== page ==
From mythology to reality: the past and the present of sports in Greece

On October 12th, Vienna, a 34-year-old Kenyan runner captured the world’s attention by becoming the first person ever to finish a marathon under two hours. Although never part of the ancient Olympic Games, we may all have heard about the impressive and heroic origins of the sport. Eliud Kipchoge, whose name shall be engraved in the history, crossed the finishing line and gestured to the crowd smiling broadly, let us reminisce about the Greek messenger Pheidippides, who strenuously run more than 25 miles to convey the news of victory to the citizens of Athens.

Marathon is certainly not the only legacy of ancient Greeks with fascinating mythological backgrounds that we are still practicing nowadays. Another athletic event called Pentathlon 【formed by the combination of two words, Pente(five) and Athlon(competition) 】can be even more exciting to watch. The ancient competition, much more fierce than its modern edition, consisted of the triagmos (long jump, javelin throw and discus throw), stadion foot race and finally wrestling. The game is said to be invented by Peleus during the adventures of the Argonauts, and in another story, the mythical hero Perseus fulfilled an oracle’s prophecy by accidentally killing his maternal grandfather Acrisius striking him on the head with a discus while competing in the pentathlon.

While the athletes of pentathlon were considered to be the most beautiful ones according to Aristotle, an even more violent kind of sports was designed for combatants. Pankration was probably one of the brutal forms of fighting in the ancient word, “combining the stealth and harsh blows of Boxing with the entrapping holds and locks of Wrestling”. Even worse, there were only two rules regarding combat: no eye gouging or biting(They were allowed in Sparta anyway), thus giving the fighters almost full freedom to use deadly movements in order to defeat their opponents. In mythology, Heracles used pankration to subdue the Nemean lion while another renowned hero Theseus, considered as the deviser of this sport, applied his legendary combative techniques to the dreaded Minotaur in the Labyrinth, resulting in its death. Unsurprisingly, it wasn’t reinstated as an Olympic event in modern times, but it has evolved over time and successfully resurrects under the name of Mixed Martial Arts which still attracts large amount of audience every year.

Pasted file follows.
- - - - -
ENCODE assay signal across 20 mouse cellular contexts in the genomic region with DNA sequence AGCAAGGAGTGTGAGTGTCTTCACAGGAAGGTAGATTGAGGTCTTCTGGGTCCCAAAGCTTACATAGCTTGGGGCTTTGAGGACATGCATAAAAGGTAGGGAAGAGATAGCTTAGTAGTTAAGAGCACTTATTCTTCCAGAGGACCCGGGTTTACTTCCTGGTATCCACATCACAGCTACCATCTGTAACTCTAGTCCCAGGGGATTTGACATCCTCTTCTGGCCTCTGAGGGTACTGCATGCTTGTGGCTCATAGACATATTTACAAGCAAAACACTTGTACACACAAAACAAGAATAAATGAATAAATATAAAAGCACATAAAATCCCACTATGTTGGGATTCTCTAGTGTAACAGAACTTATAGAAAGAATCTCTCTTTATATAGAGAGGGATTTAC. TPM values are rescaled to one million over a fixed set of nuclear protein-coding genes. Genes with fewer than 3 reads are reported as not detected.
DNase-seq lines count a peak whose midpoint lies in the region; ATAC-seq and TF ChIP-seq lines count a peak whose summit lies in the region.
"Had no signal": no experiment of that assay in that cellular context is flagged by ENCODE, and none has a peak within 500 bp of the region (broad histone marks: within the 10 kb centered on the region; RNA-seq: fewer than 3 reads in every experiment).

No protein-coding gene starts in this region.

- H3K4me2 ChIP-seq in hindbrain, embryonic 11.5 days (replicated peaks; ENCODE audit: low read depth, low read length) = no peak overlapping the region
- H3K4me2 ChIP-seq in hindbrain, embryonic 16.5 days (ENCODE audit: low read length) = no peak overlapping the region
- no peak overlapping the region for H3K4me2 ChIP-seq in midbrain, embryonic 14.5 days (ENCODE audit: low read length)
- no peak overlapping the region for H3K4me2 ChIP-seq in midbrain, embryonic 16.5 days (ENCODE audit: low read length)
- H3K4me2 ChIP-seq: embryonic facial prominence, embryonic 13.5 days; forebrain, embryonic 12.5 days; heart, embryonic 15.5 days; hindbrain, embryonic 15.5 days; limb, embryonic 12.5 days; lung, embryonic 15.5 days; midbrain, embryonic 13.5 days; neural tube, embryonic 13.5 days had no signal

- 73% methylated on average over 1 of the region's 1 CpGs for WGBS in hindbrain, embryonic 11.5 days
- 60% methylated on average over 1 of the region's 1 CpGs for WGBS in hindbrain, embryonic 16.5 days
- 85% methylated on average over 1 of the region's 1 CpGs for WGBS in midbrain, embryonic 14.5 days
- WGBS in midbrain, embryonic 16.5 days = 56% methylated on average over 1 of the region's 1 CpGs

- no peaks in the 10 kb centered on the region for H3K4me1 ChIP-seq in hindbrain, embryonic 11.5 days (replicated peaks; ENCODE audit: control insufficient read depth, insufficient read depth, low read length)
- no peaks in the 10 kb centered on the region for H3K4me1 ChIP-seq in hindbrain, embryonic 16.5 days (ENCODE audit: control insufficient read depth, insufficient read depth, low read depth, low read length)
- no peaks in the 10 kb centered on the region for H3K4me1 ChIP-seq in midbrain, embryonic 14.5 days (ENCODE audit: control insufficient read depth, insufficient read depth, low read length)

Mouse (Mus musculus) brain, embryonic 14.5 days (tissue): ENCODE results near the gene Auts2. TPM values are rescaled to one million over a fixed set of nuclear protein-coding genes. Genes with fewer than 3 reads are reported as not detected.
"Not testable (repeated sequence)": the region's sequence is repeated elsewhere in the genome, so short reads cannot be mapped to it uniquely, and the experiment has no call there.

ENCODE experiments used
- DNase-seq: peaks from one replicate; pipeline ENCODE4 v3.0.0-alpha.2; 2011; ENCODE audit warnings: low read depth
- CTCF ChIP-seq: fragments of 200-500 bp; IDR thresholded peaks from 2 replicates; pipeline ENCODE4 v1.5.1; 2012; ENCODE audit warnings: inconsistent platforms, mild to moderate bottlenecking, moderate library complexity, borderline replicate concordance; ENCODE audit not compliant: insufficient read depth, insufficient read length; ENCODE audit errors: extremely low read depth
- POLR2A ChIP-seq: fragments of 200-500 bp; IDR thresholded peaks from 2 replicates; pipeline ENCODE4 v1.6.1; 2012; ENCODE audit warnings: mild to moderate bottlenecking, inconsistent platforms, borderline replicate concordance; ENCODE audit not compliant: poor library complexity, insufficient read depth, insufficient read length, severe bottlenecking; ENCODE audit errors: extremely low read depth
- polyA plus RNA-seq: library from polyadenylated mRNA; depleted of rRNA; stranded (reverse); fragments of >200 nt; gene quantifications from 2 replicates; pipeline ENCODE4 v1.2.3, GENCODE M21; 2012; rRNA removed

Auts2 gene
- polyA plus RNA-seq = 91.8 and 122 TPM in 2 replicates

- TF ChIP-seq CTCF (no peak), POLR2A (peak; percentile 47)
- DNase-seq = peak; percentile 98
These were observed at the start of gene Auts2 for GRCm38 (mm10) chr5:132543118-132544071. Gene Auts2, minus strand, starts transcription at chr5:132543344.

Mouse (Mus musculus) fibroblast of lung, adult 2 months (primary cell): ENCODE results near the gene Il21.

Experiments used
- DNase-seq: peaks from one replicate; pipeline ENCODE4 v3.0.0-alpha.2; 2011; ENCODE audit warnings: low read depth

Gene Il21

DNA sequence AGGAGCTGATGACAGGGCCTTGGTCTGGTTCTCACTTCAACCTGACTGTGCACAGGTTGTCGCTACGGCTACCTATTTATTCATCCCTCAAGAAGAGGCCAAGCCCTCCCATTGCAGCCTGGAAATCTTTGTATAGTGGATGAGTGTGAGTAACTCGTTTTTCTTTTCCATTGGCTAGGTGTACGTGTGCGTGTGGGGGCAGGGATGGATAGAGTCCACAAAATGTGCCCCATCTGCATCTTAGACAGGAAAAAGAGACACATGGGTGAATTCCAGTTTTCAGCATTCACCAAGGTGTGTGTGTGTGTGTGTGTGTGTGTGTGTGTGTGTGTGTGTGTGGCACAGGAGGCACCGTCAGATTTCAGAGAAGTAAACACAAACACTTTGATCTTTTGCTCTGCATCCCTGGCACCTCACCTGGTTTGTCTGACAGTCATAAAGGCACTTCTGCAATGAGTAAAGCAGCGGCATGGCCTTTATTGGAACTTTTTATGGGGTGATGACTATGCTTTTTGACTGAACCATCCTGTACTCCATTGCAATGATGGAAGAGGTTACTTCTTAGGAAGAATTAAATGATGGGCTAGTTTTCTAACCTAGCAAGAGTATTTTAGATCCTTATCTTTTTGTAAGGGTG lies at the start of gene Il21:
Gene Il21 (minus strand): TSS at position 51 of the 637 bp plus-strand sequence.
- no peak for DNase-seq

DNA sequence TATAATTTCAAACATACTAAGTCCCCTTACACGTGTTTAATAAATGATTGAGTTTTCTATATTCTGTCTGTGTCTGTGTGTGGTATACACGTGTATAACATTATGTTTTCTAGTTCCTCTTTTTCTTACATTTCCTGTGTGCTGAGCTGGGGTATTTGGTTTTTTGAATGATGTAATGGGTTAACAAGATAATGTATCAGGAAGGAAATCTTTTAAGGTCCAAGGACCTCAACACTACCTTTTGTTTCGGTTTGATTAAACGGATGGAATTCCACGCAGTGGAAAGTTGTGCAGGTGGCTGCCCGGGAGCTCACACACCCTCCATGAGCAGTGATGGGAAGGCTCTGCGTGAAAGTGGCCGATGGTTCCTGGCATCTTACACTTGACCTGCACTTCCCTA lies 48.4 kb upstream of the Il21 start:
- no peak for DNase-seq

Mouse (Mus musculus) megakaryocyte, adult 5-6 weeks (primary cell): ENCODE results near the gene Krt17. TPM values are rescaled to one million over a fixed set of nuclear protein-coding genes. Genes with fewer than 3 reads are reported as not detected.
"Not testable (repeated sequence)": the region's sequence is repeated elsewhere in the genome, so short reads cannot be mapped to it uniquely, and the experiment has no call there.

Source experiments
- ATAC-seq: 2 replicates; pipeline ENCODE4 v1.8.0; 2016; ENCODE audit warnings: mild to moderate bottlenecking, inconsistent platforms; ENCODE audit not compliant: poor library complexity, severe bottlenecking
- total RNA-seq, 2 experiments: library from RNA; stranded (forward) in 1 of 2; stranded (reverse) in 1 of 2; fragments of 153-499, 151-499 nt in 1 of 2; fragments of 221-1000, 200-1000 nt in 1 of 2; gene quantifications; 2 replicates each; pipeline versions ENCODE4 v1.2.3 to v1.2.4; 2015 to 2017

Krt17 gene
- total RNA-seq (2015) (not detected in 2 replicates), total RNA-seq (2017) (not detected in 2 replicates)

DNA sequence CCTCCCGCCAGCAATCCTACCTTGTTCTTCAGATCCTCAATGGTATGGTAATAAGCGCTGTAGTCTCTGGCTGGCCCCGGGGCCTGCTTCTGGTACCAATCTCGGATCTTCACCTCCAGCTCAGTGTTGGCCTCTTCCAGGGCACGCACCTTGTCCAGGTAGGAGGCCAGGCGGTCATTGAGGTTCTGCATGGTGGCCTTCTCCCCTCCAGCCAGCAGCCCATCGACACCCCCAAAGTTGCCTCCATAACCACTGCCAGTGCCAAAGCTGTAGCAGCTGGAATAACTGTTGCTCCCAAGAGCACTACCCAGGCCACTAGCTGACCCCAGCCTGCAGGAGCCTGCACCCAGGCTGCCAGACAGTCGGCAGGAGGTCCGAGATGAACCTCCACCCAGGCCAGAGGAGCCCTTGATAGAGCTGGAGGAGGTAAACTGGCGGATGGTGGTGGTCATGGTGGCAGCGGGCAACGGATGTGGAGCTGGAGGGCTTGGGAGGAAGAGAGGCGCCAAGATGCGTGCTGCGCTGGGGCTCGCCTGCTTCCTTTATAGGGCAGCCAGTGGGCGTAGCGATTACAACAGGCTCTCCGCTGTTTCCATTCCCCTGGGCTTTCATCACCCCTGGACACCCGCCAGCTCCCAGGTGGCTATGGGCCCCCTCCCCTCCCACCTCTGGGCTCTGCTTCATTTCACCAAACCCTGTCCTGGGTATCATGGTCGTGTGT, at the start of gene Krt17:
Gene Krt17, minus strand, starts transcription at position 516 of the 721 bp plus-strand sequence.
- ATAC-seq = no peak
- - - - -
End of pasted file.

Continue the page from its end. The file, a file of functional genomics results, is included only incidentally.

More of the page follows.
The last integrated part of ancient Olympic Games was the chariot racing, which was held in the Hippodrome, where the charioteers were supposed to finish 12 laps with sharp turns around. Just like the other sports mentioned above, there was a lot of danger involved in chariot racing, but that’s what made spectators really excited. Sometimes the fanatic supporters went beyond control and bloody fights broke out between rivals, not only in the realm of myths, where Pelops, the son of Tantalus who was brought back to life with the help of the gods, challenged and won the deadly chariot race against Oenomaus, the king of Pisa who got his magic chariot from Ares and previously killed a dozen of beaten suitors of his daughter whom he loves incestuously, but also in reality. Known as the Nika Revolt, some conflicts over chariot racing and an inappropriate decision of the Emperor Justinian in the Hippodrome gave rise to a devastating riot and a political coup which almost threatened his reign. About thirty thousand rioters were reportedly killed in Constantinople. This tragedy marked the start of the sport’s decline. Later, as the Byzantine Empire plunged into incessant wars, chariot games, which were expensive to hold and maintain, faded in importance and the Hippodrome finally fell into ruin by the time the crusaders took over and sacked the city.

The independence of Kingdom of Greece in the nineteenth century made it possible to reintroduce the ancient Olympic sports to people’s lives. Greeks naturally love doing sports and build a lot of gymnasiums for people to train and compete, but such passion no longer seems to allow them to become top performers in modern Olympic Games. Although Greece indeed has a perfect attendance record (it’s one of the five countries to have been represented at all summer Olympic Games) , there were numerous times that they came back home without winning any medals. Greece is also home to some craziest groups of sports fans. The archrivalry between two most successful multi-sport clubs Olympiacos and Panathinaikos is traditionally called “The Derby of eternal rivals” or “Mother of all battles” in Greece and we can even imagine how intense the atmosphere was during a chariot race in the Hippodrome through the wild flaring scenes happened nowadays inside a football stadium. Their rivalry also extends into other sports as basketball, volleyball and water polo — despite the gold medals achieved in shooting, gymnastics and pole vault in the last Olympic Games, those team sports are probably most popular among Greek people.

In conclusion, Greece is definitely more than gorgeous landscapes of picturesque Santorini island and the witty quotes by ancient philosophers carved on historical remains. The Olympic flame, commemorating the theft of fire from Zeus by Prometheus, burns and shines forever, just like the everlasting myths the Greek ancestors have left us.

(photo credits to  https://www.behance.net/gallery/48650839/Ancient-Olympics )

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